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Agile methods have a lot to offer businesses. They are often associated with software development can also benefit any large or complex project. Scrum is the leading choice of framework to implement Agility – but there are others. 

Implementing Agility

Agile techniques introduce a lean and adaptive way of managing any project or product development. They developed as an alternative to traditional project management, focusing on flexibility, changing requirements, and faster usable results. This can help companies increase efficiency and lower costs. 

There are several different frameworks available to implement Agile techniques. These all remain true to Agile principles and techniques, but each one can suit different types of projects. The following are some of the main methods and frameworks used today.

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Scrum –  the leading framework

Scrum is the most popular and flexible framework for implementing agile techniques and has been in use for over 25 years. This is a well-defined framework with a standard approach and common terminology that are familiar to many people. Extensive online scrum training is available for those new to the framework, as well as for more experienced practitioners.

Scrum breaks a project up into a series of development cycles, known as Sprints. Each Sprint should produce a usable product or result, and there is then evaluation before beginning the next iteration. A Product Owner role ensures stakeholder communication and increased product value. Regular daily meetings, or Scrums, keep all team members engaged, and ensure problems are solved quickly. 

The framework is used across many industries, not just in software development. It is also popular in financial services, where financial product development, business or regulatory projects can all benefit from its approach. 

Types Of Agile MethodsImage Source: Wikipedia


The Kanban framework is another popular agile implementation. The name comes from the Japanese word for signboard and is a highly visual approach. It uses a simple but effective process with a strong focus on transparency. Projects are broken down into different increments, and a board and cards are used to track work performed in each area. 

Kanban has its origins in manufacturing processes but has been adopted in software development and elsewhere since.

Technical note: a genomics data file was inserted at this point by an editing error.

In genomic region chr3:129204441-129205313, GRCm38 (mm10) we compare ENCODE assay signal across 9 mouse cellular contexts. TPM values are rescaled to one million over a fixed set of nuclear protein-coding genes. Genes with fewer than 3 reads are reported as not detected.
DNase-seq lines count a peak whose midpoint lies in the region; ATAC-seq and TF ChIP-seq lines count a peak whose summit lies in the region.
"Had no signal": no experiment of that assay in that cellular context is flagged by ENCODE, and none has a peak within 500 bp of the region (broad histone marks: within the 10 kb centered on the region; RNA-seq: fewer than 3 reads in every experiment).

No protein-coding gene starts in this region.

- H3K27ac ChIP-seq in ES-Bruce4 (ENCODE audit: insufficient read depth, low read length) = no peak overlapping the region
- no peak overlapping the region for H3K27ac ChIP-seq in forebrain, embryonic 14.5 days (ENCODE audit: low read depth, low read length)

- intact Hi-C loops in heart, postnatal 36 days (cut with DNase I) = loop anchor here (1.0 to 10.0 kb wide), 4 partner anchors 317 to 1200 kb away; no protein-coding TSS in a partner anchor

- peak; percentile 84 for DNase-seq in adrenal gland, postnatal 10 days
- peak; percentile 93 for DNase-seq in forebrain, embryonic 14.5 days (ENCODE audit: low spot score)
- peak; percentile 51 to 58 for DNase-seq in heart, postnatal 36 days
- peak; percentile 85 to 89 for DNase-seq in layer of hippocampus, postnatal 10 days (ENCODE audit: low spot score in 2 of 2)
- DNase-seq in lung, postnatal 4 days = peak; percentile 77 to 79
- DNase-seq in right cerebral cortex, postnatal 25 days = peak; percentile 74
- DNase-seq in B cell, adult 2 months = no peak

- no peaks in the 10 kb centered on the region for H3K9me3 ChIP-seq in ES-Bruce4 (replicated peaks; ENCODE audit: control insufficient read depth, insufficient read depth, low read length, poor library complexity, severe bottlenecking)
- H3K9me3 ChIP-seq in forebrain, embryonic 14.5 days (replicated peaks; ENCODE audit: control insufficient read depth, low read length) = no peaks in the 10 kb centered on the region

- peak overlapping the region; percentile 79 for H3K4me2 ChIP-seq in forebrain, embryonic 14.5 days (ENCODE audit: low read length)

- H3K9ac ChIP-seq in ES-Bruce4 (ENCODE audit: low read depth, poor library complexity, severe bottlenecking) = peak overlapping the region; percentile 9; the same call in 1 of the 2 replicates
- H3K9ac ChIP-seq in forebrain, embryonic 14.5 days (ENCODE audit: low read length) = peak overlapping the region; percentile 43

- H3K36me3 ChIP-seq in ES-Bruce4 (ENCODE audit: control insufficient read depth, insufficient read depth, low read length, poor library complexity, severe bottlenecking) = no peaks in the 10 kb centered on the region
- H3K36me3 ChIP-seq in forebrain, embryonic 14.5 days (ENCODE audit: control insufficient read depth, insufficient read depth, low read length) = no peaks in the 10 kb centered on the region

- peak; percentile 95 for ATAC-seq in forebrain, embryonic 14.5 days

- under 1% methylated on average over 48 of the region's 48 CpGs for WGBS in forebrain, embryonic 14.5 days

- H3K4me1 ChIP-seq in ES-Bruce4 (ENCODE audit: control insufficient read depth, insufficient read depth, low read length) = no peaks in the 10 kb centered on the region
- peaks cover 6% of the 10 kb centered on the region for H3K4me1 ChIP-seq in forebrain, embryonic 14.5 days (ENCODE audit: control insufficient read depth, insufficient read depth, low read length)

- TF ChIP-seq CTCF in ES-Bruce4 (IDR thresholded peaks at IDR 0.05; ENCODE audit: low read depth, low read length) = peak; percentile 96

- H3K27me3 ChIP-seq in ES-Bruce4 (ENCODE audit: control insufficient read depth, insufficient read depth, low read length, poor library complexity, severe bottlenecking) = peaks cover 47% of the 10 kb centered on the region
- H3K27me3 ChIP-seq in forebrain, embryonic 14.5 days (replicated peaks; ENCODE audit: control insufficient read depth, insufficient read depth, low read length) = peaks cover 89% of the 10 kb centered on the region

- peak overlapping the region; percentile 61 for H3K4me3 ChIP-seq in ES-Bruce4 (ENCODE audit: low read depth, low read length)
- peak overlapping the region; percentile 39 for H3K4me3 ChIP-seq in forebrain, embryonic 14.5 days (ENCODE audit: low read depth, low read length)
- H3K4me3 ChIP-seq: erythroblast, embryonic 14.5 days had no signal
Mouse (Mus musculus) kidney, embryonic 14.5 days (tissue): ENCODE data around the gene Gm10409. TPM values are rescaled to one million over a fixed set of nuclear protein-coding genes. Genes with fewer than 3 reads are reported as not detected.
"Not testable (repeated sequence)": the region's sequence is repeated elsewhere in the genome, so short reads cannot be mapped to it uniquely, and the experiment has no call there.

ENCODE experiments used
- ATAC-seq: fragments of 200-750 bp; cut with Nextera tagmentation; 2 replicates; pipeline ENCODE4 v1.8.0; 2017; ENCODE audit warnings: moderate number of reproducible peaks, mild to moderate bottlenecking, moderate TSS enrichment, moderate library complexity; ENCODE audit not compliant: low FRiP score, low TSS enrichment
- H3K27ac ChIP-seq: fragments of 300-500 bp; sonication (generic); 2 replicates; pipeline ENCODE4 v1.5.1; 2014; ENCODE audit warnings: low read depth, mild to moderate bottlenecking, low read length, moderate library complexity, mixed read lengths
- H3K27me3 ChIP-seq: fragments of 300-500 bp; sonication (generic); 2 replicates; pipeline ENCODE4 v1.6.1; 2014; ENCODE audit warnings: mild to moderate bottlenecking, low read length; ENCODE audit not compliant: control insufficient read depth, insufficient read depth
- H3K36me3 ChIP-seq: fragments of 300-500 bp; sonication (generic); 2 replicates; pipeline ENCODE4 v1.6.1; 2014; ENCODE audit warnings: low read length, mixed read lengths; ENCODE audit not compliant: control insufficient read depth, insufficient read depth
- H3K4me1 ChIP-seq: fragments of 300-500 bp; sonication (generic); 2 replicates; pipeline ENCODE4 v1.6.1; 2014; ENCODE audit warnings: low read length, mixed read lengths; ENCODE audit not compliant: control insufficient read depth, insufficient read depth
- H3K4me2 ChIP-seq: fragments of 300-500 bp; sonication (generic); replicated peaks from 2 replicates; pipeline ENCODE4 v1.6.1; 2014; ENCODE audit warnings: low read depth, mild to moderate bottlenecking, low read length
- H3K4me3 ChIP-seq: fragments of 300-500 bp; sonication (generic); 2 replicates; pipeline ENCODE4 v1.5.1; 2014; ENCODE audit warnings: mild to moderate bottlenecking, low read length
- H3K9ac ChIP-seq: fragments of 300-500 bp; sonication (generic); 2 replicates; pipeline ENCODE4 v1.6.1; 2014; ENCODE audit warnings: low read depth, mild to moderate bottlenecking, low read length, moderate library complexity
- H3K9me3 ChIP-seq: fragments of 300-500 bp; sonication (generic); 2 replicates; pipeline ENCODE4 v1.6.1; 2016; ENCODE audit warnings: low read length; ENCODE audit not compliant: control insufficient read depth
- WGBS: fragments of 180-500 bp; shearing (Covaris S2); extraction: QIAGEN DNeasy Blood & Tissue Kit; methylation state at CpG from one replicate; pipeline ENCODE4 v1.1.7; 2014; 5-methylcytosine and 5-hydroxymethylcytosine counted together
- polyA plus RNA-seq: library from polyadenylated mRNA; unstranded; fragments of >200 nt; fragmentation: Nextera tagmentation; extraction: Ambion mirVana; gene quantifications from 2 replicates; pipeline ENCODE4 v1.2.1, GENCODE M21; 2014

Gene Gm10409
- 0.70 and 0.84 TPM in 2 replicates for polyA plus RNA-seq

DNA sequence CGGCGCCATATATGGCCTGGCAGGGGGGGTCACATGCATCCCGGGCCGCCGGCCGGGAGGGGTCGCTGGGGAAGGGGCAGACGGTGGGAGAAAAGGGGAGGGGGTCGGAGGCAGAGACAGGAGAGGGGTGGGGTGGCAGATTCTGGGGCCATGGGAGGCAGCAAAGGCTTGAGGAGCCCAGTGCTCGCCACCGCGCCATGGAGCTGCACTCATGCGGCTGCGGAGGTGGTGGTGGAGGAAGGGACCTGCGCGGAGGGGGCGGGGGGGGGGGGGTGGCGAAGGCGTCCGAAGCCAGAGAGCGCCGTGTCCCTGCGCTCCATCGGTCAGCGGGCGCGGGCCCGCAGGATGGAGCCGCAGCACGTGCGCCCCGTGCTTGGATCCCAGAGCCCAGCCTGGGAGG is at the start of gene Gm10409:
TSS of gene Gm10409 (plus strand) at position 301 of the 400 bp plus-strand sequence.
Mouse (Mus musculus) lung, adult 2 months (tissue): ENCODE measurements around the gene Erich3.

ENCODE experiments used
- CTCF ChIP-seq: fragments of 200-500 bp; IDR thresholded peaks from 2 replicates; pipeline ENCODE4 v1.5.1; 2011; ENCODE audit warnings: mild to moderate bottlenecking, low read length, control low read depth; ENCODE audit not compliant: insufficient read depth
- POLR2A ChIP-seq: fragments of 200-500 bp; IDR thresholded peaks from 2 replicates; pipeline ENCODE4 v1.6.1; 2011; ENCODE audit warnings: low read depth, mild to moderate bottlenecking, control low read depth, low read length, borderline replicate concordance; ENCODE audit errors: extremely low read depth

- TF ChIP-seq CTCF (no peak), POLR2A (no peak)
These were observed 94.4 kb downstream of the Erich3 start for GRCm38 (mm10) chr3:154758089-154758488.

Remote Agile Scrum TeamImage Source: Wikipedia

Extreme Programming

Extreme Programming is a software development framework with a strong focus on customer requirements and satisfaction. Like Scrum, it introduces an iterative approach to product development. 

From the start, results are tested and improved through customer feedback. The framework is designed to expect and allow changing customer requests, even during the late stages of development. The short development cycles and constant interaction keep the team engaged and focused, in an often high-energy development environment. 

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Dynamic Systems Development Method (DSDM)

DSDM is another flexible and popular framework, first developed in the 1990s to address the need for fast software delivery. It also uses an iterative-based approach, with the core belief that project modifications are to be expected. 

It focuses strongly on timely delivery. Timeboxing techniques are used to break a project into portions with fixed budgets and delivery dates. Requirement changes are permitted, but time, budget, and quality are the key factors. 


Crystal is a series of related frameworks developed in the mid-1990s, with a lighter and less formal approach than other frameworks. They avoid strict and rigid processes and instead focus on team members, skills, talents, and communication. It specifies an iterative approach to development, but the specific tools and techniques used are project dependant. 

There are different Crystal frameworks for different sizes and types of teams. Each defines specific roles and methods of working and communication. Its focus on a project’s people makes it unique amongst the different frameworks and a good choice for companies wanting to emphasize team collaboration over formalized methods or reporting.

How to Select the Right Agile Method for Your Next Project?

Agile methods can transform projects and organisations and bring significant benefits. To implement Agility, though, an established framework is usually used. Several of these are available, including Scrum, Kanban, Extreme Programming, DSDM, and Crystal. To choose the best to use, organisations need to think about the type of project, the customer and the skills of the teams involved.